Every author dreams of this day but I never thought it could happen to me. In nine novels I’ve never managed a sex scene that wouldn’t earn the imprimatur of the Holy See, Catharine MacKinnon and my first-grade teacher. The School of Peripheral Detail is my choice for those moments – lavish descriptions of the wallpaper, his charmingly crooked front teeth, her concern about a possible allergic reaction to feather pillows. Fade to the next day and something else entirely.
The Paper Doll Museum lacks even those lightweight hints at passion. It’s totally lacking in passion, at least that sort. In the sequel, yeah, probably. But not yet. So the likelihood of its being banned was zero.
But it was banned.
When doing a freebie, a span of a few days in which a book is free for Kindle, authors sign the title up with many, many sites that alert readers to free books. Most are gratis, a service to readers, but one is expensive. It’s also effective and highly regarded by authors, so I signed The Paper Doll Museum up with it, credit card in hand. Two days later I received an email stating that my book was inappropriate for the entire community of people who read books and had been rejected.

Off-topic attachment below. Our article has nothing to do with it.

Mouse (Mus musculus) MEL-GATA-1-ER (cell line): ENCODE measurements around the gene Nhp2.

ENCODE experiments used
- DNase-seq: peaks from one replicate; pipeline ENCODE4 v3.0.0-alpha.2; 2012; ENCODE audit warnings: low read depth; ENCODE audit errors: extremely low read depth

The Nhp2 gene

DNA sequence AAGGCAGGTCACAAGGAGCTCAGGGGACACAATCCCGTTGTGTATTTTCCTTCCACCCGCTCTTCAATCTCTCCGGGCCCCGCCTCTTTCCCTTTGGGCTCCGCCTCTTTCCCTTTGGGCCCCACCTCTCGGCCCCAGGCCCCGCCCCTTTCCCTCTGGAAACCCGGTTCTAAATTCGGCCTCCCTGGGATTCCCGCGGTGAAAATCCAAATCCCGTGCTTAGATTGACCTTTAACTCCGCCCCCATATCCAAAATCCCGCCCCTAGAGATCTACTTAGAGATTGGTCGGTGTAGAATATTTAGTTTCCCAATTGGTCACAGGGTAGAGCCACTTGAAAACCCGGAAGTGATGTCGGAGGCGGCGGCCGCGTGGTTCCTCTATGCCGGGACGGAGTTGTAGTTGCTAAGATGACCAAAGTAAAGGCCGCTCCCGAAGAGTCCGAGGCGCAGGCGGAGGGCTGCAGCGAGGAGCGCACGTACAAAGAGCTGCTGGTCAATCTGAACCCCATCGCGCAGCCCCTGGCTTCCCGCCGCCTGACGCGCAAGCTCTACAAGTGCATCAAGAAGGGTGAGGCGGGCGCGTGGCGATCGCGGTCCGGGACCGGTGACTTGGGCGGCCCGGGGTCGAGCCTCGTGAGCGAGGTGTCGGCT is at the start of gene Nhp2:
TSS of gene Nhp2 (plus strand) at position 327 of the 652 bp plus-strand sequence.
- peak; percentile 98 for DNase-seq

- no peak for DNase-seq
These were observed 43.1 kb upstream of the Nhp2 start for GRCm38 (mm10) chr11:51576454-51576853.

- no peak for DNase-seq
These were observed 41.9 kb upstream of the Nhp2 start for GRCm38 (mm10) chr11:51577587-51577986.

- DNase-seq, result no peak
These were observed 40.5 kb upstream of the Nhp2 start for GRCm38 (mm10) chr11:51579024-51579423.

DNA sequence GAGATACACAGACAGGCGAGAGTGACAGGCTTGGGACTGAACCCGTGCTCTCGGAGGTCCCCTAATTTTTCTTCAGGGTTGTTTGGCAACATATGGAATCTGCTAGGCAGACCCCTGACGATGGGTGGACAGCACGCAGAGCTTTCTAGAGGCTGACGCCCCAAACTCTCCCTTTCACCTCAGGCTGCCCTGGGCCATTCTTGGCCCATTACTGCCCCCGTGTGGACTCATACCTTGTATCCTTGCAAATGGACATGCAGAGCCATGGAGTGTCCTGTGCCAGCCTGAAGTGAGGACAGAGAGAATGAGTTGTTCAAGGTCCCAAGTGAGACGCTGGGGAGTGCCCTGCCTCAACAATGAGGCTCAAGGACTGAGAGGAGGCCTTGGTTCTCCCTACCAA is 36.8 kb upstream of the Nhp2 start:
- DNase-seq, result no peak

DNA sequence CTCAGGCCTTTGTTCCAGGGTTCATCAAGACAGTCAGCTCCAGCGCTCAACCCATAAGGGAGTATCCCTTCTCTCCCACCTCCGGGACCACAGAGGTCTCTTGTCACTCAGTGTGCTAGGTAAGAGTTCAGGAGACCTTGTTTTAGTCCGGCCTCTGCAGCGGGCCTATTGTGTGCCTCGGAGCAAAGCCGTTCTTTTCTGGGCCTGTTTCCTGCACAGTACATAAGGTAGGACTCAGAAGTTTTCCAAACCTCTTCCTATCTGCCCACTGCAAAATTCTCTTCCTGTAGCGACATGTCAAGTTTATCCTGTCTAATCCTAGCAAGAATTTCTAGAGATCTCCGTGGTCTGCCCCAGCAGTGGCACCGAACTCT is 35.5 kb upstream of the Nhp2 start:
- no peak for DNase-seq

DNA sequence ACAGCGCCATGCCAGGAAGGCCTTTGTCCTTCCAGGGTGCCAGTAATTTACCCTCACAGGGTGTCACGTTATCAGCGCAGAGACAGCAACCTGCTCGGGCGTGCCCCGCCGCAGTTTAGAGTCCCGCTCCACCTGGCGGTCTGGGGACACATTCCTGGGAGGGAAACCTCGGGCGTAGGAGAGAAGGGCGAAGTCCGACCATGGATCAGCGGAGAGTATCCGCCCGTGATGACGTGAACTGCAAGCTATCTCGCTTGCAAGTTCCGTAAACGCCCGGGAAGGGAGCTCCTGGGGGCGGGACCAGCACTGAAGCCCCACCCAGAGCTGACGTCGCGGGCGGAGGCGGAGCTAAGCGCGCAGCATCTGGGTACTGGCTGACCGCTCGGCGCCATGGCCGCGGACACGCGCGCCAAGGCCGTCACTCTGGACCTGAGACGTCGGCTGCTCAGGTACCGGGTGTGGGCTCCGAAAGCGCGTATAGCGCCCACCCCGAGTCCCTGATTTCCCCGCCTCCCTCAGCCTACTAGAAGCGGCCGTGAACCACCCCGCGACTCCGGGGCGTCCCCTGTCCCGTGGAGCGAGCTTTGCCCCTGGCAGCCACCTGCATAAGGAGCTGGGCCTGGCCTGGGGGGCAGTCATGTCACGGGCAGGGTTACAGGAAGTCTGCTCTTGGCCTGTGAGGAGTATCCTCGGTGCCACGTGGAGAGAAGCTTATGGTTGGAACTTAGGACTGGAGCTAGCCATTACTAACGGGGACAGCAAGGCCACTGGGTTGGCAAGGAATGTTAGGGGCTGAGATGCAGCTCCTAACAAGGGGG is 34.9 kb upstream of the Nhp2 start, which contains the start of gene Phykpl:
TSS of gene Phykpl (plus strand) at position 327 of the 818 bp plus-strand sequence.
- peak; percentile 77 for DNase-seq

Whaaaat!?!? More to the point, why?
Thrilled as I was at having joined the ranks of To Kill a Mockingbird, Of Mice and Men and The Catcher in the Rye, I couldn’t help analyzing my good luck. No sex, no racism, no politics, just a story about a retired high school English teacher who suddenly has magical powers, sort of. Any high school English teacher will tell you in three seconds that the tale is an allegory, but maybe the nihil obstat gatekeeper didn’t get that and thought it was a work of satan. Wow. Or could it be that single word, “retired”?
“OMG, this is a novel with retired people in it – ycchh! The reading world must be spared exposure to the experience of anybody over fifty, which would have to be both boring and unspeakable, damned and anathema! This title is banned.”
I’ll never know, but my money’s on the latter.
Here’s the link to a free Kindle copy of The Paper Doll Museum, February 15, 16 and 17, if you’re into banned books.